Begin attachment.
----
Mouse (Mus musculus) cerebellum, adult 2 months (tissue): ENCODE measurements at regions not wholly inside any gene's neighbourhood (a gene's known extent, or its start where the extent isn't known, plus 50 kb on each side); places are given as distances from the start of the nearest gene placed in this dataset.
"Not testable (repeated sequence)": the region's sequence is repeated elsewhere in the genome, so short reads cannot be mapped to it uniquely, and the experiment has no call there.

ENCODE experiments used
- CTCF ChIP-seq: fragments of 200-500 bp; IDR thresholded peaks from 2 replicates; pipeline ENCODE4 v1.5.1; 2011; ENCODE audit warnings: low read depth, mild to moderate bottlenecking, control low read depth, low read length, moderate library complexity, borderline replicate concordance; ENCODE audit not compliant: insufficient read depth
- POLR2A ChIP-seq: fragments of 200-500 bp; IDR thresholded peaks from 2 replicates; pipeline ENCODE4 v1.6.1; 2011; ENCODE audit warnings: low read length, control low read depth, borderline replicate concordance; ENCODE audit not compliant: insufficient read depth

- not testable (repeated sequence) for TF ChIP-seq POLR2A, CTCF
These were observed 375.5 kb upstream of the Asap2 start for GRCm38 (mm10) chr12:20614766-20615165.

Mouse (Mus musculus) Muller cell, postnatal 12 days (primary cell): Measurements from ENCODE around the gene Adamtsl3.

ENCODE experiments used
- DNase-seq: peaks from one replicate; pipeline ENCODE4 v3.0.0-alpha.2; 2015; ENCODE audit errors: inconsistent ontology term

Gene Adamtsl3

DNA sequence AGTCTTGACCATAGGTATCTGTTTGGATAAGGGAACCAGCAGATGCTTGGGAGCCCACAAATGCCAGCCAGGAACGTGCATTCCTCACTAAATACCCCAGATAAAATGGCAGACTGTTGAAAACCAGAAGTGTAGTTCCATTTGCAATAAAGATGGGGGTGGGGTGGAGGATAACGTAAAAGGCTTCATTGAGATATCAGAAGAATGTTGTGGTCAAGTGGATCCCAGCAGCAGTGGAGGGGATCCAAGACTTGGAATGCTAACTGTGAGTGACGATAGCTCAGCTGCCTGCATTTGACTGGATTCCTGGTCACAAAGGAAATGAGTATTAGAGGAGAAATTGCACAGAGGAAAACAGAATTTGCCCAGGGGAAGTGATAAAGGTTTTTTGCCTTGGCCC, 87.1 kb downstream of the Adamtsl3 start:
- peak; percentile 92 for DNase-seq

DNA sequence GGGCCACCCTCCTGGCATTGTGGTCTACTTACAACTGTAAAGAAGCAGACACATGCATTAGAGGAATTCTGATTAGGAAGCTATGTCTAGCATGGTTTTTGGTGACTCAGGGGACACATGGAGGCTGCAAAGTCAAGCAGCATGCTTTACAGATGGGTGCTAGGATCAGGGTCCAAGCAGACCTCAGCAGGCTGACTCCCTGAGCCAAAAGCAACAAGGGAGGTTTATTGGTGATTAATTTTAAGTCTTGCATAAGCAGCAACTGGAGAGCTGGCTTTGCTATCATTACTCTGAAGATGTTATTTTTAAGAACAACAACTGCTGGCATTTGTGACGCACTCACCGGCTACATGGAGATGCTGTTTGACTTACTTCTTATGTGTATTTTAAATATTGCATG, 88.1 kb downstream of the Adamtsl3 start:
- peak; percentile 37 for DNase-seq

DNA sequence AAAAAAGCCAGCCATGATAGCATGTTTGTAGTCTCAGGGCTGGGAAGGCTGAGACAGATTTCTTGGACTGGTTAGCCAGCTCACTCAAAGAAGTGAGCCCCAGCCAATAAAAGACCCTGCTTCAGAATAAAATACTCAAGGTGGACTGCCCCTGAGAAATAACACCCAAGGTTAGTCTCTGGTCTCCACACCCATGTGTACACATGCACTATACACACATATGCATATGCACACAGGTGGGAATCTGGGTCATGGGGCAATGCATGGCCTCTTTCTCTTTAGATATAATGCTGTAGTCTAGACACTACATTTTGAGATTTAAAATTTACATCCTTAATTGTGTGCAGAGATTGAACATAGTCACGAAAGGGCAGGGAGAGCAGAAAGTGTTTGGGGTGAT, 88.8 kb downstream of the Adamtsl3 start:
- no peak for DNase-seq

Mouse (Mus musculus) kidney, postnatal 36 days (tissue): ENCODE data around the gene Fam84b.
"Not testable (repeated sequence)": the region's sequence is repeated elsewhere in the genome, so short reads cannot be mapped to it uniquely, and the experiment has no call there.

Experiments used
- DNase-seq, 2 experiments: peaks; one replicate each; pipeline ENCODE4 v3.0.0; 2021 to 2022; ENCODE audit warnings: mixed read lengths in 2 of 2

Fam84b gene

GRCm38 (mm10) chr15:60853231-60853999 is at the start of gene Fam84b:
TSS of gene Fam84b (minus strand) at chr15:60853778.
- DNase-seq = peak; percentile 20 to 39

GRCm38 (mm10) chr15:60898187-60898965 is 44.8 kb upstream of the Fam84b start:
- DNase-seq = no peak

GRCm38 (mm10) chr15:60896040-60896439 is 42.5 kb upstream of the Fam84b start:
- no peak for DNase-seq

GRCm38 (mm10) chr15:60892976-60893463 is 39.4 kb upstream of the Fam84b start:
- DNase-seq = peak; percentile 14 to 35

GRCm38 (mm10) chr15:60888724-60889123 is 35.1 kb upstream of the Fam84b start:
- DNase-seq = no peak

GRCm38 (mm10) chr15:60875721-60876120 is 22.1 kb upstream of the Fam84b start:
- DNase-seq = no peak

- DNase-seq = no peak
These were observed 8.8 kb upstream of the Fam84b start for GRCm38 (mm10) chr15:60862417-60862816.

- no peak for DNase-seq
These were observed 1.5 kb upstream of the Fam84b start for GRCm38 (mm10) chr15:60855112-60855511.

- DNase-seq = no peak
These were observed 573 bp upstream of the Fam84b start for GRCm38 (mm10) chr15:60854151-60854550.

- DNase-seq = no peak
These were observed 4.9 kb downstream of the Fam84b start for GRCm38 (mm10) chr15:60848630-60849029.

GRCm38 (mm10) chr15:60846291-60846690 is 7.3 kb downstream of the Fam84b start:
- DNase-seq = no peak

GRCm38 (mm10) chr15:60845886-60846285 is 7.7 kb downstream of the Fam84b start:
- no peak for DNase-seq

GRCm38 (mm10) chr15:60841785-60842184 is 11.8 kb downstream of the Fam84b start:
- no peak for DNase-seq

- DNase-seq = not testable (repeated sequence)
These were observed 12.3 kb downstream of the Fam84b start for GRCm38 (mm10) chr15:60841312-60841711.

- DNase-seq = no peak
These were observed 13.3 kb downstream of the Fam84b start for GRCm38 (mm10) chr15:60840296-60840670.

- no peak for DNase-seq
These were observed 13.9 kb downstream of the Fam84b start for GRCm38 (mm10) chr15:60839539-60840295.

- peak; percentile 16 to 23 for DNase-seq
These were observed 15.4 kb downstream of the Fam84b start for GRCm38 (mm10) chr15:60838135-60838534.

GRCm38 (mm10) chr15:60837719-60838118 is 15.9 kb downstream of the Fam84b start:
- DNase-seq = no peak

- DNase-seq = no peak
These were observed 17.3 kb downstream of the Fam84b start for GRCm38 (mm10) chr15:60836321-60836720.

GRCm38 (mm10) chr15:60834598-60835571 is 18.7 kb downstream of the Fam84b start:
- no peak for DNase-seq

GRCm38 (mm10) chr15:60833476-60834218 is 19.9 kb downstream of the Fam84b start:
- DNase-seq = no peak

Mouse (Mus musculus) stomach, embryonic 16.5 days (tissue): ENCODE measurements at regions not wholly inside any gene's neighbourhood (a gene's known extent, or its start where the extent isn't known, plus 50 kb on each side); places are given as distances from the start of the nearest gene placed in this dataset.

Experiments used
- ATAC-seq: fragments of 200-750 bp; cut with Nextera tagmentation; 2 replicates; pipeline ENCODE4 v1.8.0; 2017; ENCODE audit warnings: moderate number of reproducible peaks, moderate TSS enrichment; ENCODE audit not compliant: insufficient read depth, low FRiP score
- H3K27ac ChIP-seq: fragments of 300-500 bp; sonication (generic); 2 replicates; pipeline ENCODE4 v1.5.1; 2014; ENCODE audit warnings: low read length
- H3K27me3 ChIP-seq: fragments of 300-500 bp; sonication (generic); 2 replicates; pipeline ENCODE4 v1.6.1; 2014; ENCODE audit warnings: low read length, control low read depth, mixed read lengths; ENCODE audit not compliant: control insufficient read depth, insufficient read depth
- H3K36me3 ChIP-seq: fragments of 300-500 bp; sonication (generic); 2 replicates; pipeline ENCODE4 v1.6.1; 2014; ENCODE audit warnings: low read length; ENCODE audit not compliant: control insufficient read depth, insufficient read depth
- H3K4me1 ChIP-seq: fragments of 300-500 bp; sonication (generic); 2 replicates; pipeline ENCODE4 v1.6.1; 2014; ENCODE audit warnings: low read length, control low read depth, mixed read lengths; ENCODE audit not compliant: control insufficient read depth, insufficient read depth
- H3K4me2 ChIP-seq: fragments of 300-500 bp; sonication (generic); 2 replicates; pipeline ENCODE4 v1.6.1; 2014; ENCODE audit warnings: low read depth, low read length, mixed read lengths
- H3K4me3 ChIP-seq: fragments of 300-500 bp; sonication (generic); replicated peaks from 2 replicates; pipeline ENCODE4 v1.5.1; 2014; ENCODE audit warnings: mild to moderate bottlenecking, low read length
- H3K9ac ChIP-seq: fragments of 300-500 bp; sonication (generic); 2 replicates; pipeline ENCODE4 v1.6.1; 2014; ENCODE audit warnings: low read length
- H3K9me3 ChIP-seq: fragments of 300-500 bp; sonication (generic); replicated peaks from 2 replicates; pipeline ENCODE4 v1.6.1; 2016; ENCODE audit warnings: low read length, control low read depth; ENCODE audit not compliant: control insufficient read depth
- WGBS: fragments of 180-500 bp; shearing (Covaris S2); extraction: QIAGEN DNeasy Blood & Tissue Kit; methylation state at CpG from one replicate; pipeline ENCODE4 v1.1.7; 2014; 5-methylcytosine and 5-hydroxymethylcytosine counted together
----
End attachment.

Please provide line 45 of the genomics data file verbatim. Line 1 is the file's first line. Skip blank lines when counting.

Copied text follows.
- DNase-seq = no peak